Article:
November 2018 PROVIDER SPOTLIGHT is:
NYAPRS is recognizing ASFL for their recent: CARF Accreditation, highlighting the creation of their PROS Participant Handbook and Checklist Initiative, and Partnering for Health Program.
Access: Supports for Living recently received a three year accreditation from the Commission on Accreditation of Rehabilitation Facilities (CARF), which includes our 5 PROS programs. As an organization we decided to work towards this accreditation to enhance services for individuals we support, provide continuous quality, increase consumer involvement, and strengthen the consistency amongst and between programs. There have been many positive outcomes that have emerged from this process including increased and diversified staff trainings, review of all of our protocols and workflows, an enhanced supervision process, and an increase in consumer involvement in the development of program processes and services.
Going through this accreditation process provided us with many positive outcomes, however one of our most significant improvements came from the development of our enriched engagement practices, which includes a new PROS Participant Handbook and Checklist. During the process of reviewing criteria for accreditation it became apparent to us that we were not always consistent in the information that we were providing to individuals who were coming into PROS for the first time. We had always relied on verbally communicating information to individuals about PROS services, program structure and other pertinent recovery information at the first visit. However, in going through this process we discovered that information provided at the first visit greatly varied from program to program and even between staff within a program. In order to become more consistent in our practices we developed a new handbook and checklist to help support staff in providing comprehensive information to individuals on their first day at PROS.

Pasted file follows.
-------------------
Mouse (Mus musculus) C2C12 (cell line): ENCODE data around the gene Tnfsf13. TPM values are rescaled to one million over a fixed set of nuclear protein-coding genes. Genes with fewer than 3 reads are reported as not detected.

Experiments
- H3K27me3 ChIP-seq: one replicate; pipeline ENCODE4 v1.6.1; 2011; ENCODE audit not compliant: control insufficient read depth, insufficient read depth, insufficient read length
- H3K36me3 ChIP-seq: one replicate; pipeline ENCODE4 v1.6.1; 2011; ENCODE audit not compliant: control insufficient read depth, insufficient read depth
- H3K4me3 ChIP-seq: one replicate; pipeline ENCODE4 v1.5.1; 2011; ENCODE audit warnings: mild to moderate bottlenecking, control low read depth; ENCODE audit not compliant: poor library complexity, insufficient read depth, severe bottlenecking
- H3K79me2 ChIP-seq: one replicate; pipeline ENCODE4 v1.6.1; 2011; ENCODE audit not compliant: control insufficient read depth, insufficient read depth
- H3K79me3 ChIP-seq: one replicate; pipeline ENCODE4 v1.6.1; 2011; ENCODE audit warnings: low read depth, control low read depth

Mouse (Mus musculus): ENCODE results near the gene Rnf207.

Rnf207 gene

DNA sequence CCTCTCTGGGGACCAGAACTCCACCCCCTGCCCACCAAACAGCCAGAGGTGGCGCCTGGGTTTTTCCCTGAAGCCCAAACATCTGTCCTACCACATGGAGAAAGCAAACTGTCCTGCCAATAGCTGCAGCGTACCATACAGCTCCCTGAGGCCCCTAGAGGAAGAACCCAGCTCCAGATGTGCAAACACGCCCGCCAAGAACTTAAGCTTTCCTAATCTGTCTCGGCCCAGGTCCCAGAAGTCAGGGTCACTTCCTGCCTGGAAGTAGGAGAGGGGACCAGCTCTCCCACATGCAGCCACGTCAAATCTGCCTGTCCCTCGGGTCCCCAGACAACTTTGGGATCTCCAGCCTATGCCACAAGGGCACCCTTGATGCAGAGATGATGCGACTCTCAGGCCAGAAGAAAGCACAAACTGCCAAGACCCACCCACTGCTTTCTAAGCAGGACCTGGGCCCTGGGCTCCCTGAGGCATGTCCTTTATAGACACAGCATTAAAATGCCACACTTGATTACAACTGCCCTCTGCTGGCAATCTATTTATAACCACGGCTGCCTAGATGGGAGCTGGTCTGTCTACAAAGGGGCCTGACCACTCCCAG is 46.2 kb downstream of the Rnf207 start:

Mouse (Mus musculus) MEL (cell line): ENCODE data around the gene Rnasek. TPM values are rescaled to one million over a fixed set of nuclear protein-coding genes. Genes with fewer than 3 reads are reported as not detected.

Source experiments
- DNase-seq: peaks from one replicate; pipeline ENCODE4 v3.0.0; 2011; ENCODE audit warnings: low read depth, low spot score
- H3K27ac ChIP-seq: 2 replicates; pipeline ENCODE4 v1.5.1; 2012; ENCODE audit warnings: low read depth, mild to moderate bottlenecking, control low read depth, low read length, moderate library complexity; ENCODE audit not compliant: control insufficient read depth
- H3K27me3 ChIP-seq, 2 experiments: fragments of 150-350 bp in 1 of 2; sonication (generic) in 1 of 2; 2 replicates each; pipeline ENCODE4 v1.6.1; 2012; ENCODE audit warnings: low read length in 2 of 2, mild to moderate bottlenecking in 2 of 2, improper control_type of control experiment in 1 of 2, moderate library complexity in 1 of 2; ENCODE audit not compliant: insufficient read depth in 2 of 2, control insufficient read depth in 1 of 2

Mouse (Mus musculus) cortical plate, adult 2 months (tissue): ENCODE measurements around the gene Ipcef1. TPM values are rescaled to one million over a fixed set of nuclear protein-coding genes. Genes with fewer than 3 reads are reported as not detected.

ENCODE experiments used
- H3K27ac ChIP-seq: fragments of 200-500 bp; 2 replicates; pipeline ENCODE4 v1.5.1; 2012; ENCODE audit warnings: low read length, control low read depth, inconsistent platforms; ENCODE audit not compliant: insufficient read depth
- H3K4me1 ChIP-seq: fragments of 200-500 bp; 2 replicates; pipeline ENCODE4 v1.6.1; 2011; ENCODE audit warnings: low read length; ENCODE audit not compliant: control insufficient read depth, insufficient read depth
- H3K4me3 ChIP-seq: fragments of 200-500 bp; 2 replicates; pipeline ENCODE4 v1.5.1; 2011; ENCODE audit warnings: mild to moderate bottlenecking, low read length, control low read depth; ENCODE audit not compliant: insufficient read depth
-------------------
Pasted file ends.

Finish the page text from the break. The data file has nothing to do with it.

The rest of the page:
Prior to starting this process, we asked our current consumers what their experiences were like when they first started PROS. Many of them shared that while everyone was very friendly and supportive, the process felt overwhelming and at times anxiety provoking. Several individuals shared that not knowing anyone or what to expect on his or her first day was stressful. They also felt that they may have missed information because they were nervous and/or experiencing information overload. After gathering consumer feedback, we began the process of creating the new PROS Participant Handbook and Checklist. We decided that we should continue sharing information verbally but also wanted to develop something that individuals could take home. With this in mind we created our new handbook. We currently use this handbook as a guide and review it with a new consumer on their first day, we complete the checklist to make sure we don’t miss anything and provide a copy of the handbook to the individual as a reference. While we are in the process of adding new information and resources, the current version of the PROS Participant Handbook includes contact information, community support information, how to read PROS schedule, information about Peer Advisory Committee and much more. Since making this change we have received a lot of positive feedback from staff and consumers about our new engagement process. Enhancing the first visit has allowed us to strengthen our engagement with new consumers and increase the likelihood of them returning to the program for services.
Partnering for Health